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County deals with lack of housing for domestic violence victims

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Published on: Thursday, April 11, 2013

By Tazeen Ahmad

ROCKVILLE = Many women fleeing an abusive relationship scared for their lives and the safety of their young children who approach county agencies for help can sometimes find themselves alone in a motel room because the county has nowhere else to place them.

“This is a real issue for us in Montgomery County,” Nadja Cabello, director of Victim Assistance and Sexual Assault Program (VSAP), said.  “We have high risk victims that have taken an extremely difficult step and we want to be there for them at that critical time but our shelter is backed up, there are no open rooms so we have no choice but to put them into a motel.”

Cabello says that the problem lies in the lack of permanent and transitional housing for domestic violence victims - a problem that local politicians recognize but also for which they admit they don’t yet have a solution.

“I think this is something that is going to continue to be a challenge moving forward,” said Nancy Navarro, Montgomery County council president.  “We are trying to figure out what are the different types of approaches and incentives we can put in place.”  

Currently Betty Ann Krahnke Shelter, Montgomery County’s only domestic violence shelter, has 54-beds and provides a safe haven for abused women and their children, including support with trauma recovery and empowerment to increase their personal safety.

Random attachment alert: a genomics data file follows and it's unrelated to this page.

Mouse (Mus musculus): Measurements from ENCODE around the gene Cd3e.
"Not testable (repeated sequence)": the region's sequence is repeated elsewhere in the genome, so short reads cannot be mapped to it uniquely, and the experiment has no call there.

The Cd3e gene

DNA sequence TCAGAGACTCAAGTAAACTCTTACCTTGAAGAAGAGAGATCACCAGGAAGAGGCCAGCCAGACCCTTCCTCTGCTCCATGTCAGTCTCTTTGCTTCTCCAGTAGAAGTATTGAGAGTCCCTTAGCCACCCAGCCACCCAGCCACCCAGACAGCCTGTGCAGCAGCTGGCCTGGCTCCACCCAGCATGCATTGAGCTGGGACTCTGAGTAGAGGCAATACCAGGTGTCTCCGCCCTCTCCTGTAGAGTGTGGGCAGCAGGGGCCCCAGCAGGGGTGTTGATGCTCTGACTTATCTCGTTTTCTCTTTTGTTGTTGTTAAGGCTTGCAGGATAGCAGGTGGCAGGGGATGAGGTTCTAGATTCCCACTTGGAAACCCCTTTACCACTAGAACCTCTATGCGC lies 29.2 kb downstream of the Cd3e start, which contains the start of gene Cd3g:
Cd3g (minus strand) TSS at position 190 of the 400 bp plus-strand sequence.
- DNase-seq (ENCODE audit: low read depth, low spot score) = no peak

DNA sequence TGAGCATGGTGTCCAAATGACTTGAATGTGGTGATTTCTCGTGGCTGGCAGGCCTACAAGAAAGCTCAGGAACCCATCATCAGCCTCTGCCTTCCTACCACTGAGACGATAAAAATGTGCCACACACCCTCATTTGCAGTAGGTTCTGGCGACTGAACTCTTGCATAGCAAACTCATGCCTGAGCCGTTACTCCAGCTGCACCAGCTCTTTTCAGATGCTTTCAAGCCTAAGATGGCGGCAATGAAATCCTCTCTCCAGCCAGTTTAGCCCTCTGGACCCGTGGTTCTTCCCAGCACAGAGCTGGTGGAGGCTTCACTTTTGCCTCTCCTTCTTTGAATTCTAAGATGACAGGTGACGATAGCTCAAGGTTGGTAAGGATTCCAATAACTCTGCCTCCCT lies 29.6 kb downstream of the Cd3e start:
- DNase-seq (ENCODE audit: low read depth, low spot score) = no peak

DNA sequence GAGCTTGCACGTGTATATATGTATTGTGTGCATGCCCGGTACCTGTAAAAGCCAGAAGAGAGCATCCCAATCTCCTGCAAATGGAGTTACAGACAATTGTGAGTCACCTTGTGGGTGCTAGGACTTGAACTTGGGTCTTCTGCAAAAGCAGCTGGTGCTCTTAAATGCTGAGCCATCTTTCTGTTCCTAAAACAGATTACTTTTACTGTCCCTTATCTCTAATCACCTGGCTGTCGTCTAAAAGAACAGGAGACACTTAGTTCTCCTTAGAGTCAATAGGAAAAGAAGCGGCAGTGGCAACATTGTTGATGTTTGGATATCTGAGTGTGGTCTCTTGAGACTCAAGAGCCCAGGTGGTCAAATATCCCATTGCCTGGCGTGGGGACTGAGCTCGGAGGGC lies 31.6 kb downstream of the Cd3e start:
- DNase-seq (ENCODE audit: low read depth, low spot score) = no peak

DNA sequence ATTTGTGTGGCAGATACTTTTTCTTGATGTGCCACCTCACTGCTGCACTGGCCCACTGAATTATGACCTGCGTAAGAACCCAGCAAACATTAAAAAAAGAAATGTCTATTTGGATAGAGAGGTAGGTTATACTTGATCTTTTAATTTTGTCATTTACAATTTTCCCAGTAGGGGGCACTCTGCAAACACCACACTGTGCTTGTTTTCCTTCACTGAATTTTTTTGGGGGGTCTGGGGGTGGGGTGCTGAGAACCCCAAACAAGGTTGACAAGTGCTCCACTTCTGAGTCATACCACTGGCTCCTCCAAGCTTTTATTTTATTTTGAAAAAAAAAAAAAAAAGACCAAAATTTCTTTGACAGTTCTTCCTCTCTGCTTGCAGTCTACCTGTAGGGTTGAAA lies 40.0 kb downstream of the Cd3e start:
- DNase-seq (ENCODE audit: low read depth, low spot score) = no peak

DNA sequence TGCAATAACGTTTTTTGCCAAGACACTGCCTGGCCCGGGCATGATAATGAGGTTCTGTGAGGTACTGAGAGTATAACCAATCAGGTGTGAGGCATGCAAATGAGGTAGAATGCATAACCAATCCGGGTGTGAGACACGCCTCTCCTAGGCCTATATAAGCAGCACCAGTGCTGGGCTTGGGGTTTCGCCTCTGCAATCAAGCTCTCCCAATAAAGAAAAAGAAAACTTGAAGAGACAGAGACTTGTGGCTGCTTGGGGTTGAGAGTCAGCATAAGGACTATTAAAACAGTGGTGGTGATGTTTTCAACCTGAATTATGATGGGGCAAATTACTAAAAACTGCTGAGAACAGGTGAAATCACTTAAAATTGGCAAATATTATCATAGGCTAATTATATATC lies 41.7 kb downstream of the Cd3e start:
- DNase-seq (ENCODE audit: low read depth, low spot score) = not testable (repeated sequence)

Ideally, according to social workers, residents should stay in the shelter for 2-3 months, where they have a safe environment and services including case management, supportive group counseling, child focused therapy, and help to reintegrate into the community, and then move on to permanent and transitional housing.  

Cabello said because of a severe lack of transitional housing shelter residents often end up at the shelter for about 5 – 6 months and at times even as long as a year. “We cannot move them out because there is no housing for them,” Cabello said. She said at times lack of housing also results in the victim returning to the abuser, often putting themselves at greater risk.

“We want to put victims coming into the system into the shelter with all the support services and protection it offers not into the community in a motel by themselves,” Cabello said.  

“There is no way to provide protection for them or give them the emotional support they desperately need at that critical time and it is expensive for the county; it is a no win situation.  We need to find a better solution”

Not having transitional housing for those leaving the shelter also creates problems according to Vivian Levi, clinical director at the Betty Ann Krahnke Shelter.

“It is a population with a lot of trauma, mental health and substance abuse problems….When people are forced to leave too early they come back with worse problems, sometimes in higher risk relationships with less resources,” Levi said.

 Levi would like to see the county council pay more attention to the issue.  “There needs to be recognition that this population needs to be treated differently and that this is not simply a homeless population,” Levi said.

She would like to see some funding made available to the Department of Health and Human Services to establish a transitional home for those no longer needing the urgent services they require when they come into the shelter but continue to need services and support.

“Clearly there is still work to do,” said council member Phil Andrews.  “The shortage of transitional housing, affordable housing in general, is one of the biggest problems the county faces,” Andrews said.

 “There is not an easy answer to it but it is a problem I think we recognize has to be met in some efficient and effective way,” Andrews said.

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